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ESSAY: Catholic Faith in Nueva Segovia (Last of three parts)

The present suffragan dioceses of Nueva Segovia are four. Montañosa was created as an apostolic prefecture on 15 July 1932 with Octavio Vandewalle, CICM, as prelate; and elevated to an apostolic vicariate on 10 1948 with William Brasseur, CICM, as first bishop. On 6 July 1992, Montañosa was divided into the apostolic vicariates of Baguio with Ernesto Salgado, as first bishop (he is at present the Archbishop of Nueva Segovia – Ed), Bontoc-Lagawe with Brigido Galasgas as first bishop . The present bishop is Most Rev. Francisco Claver, SJ. And Tabuk which was made suffragan of the Archdioceses of Tuguegarao with Carlos Cenzon, CICM, as first and present bishop. Bangued was created as a prelate nullius on 12 June 1955 with Odilo Etspueler, SVD, as first bishop and as a diocese on 15 November 1982. The present bishop is Most Rev. Artemio Rillera, SVD. Laoag was created as a diocese on 5 June 1961 with Antonio Ll. Mabutas as first bishop. He was followed by Most Rev. Edmundo M. Abaya, DD, (now retired).

The history of the Catholic faith and culture in Northern Luzon is also closely entwined with the history of its first seminary – the Immaculate Concepcion Seminary in Vigan, Ilocos Sur founded in 1822 by Bp. Francisco Alban, OP. This seminary has since then grown into a mighty tree of seminaries responsible in the formation of several bishops and numerous priests serving in the region. Both the major (since 1987) and the minor (since 1957) seminaries are now fully staffed by the diocesan clergy. It was served by OP, CM, OSA, OAR, SJ, and SVD Fathers.

It is worth mentioning here that Vigan was saved from the ravages of destruction during World War II mainly because of the efforts of Fr. Joseph Klekamp, SVD. It is now the only town in the country which has preserved most of its colonial houses (180 documented by the National Historical Institute), public and religious structures. In the meantime, some have been destroyed by unscrupulous renovations or misguided romantic reconstructions, others by fire like the old seminario in 1968. And many are now slowly being eaten up by gradual deterioration caused by natural decay due to the weather, vegetation growth, environmental pollution or simple human neglect and indifference.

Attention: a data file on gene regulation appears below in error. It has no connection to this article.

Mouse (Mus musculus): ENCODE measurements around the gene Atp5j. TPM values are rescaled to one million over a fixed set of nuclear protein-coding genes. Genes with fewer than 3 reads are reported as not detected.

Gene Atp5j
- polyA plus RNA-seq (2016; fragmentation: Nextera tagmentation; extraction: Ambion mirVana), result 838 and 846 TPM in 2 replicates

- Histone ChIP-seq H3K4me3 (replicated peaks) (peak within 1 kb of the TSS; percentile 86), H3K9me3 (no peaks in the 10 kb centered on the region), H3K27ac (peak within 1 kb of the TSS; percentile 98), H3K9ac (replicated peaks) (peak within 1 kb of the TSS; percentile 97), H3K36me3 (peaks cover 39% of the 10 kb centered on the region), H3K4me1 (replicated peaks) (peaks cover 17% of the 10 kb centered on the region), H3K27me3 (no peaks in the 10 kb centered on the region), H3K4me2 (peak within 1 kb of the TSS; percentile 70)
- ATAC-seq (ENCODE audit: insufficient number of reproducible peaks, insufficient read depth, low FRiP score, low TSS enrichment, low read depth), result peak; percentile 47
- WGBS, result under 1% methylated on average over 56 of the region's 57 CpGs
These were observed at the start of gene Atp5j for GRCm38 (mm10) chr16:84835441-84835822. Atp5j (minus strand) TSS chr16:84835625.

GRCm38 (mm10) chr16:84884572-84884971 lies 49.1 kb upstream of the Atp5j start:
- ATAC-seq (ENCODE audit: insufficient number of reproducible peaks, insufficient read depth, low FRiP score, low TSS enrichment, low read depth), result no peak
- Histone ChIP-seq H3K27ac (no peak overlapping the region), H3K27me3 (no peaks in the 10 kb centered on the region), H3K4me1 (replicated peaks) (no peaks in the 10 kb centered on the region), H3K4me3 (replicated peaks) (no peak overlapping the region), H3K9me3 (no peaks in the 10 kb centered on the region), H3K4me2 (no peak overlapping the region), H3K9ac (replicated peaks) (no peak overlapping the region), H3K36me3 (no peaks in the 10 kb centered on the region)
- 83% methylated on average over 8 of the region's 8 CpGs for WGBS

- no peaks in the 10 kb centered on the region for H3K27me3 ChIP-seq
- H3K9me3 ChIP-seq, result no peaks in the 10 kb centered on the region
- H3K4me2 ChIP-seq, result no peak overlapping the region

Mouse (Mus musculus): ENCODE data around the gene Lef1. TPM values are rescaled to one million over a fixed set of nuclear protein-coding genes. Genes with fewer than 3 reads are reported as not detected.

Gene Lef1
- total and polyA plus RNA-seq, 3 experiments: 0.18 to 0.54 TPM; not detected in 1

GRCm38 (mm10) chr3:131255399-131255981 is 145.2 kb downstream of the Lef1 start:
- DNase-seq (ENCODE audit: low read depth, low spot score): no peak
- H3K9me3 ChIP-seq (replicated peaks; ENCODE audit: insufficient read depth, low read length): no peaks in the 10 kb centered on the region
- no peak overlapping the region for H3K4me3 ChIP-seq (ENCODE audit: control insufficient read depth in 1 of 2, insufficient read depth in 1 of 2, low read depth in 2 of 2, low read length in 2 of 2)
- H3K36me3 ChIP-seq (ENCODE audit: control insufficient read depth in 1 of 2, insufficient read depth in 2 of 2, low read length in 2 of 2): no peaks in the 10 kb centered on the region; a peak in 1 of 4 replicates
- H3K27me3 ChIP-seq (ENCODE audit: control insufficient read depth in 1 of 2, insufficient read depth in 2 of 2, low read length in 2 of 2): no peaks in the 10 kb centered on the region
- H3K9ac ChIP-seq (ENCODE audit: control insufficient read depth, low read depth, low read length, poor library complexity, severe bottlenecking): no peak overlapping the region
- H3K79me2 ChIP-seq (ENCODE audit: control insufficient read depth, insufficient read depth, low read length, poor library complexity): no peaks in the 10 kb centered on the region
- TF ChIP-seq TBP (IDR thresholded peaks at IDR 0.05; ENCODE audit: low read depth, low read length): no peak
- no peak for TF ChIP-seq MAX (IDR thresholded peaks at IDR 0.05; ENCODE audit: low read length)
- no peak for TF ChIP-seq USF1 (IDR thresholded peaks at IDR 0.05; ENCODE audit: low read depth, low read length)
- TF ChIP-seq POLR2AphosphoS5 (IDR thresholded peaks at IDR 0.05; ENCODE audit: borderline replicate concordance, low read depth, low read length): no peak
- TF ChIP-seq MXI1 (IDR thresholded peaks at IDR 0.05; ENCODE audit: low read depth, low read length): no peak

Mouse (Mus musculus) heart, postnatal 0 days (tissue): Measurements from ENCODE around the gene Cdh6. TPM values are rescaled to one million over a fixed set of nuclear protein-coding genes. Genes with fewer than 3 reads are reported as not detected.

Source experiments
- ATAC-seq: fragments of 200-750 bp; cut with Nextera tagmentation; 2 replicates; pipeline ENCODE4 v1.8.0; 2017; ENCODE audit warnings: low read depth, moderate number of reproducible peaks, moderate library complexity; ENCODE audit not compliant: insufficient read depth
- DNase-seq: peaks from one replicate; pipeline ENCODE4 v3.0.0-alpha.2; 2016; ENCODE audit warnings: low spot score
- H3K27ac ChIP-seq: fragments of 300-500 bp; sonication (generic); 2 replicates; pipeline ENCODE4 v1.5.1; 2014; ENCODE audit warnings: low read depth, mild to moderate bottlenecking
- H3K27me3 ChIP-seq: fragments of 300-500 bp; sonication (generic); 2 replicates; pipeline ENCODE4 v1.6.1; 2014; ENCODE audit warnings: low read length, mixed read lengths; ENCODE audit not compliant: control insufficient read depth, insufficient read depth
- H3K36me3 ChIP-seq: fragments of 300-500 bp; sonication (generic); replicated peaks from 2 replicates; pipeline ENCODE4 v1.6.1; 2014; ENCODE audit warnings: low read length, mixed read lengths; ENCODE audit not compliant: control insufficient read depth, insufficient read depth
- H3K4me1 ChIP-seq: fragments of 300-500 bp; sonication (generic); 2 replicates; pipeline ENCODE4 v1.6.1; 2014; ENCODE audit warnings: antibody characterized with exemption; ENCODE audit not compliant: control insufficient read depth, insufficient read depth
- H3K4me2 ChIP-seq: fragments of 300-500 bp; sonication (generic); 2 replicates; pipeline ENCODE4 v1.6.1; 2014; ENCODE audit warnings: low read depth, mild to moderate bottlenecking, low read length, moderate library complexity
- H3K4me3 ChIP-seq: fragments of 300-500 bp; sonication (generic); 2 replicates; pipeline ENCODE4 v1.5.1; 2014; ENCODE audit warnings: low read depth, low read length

However, for centuries, the Ilocano people have been known to be hardworking and thrifty. And they pride themselves for having produced four presidents since 1946. One writer in the 17th century wrote of them as the “most advanced as well as the cleanest people with the largest towns.” As they lived the early Christian instructions they have received, they experienced a situation of peace and order in their beloved lands. Fear of God as well as love and respect for humankind according to the Christian spirit, have been instilled and have remained imbedded in the people through their Christian upbringing. The practice of their Christian faith through the years, however, may now show signs of erosion. This can be gleaned from the different aspects of the religious life of the people in Nueva Segovia at present. A closer observation of their knowledge of the faith, sacramental life, moral life, prayer life, as well as pastoral life calls for continuous renewal period voiced out by the theme of NSPA I “towards a new Life in Christ”. A celebration of about 423 years of Christianity in the region may just offer another opportunity for a necessary reflection to guide one’s course of action. It may be a thing of the past but to ignore the past would be robbing the present of its meaning and depriving the future of its beacon.

In 1995, Nueva Segovia here in the Ilocos celebrated its fourth centennary as a diocese. Indeed, there is much hope that the Good News of Christ will continue to guide the lives of Ilocanos throuth the third millennium of Christianity in the world. #

 

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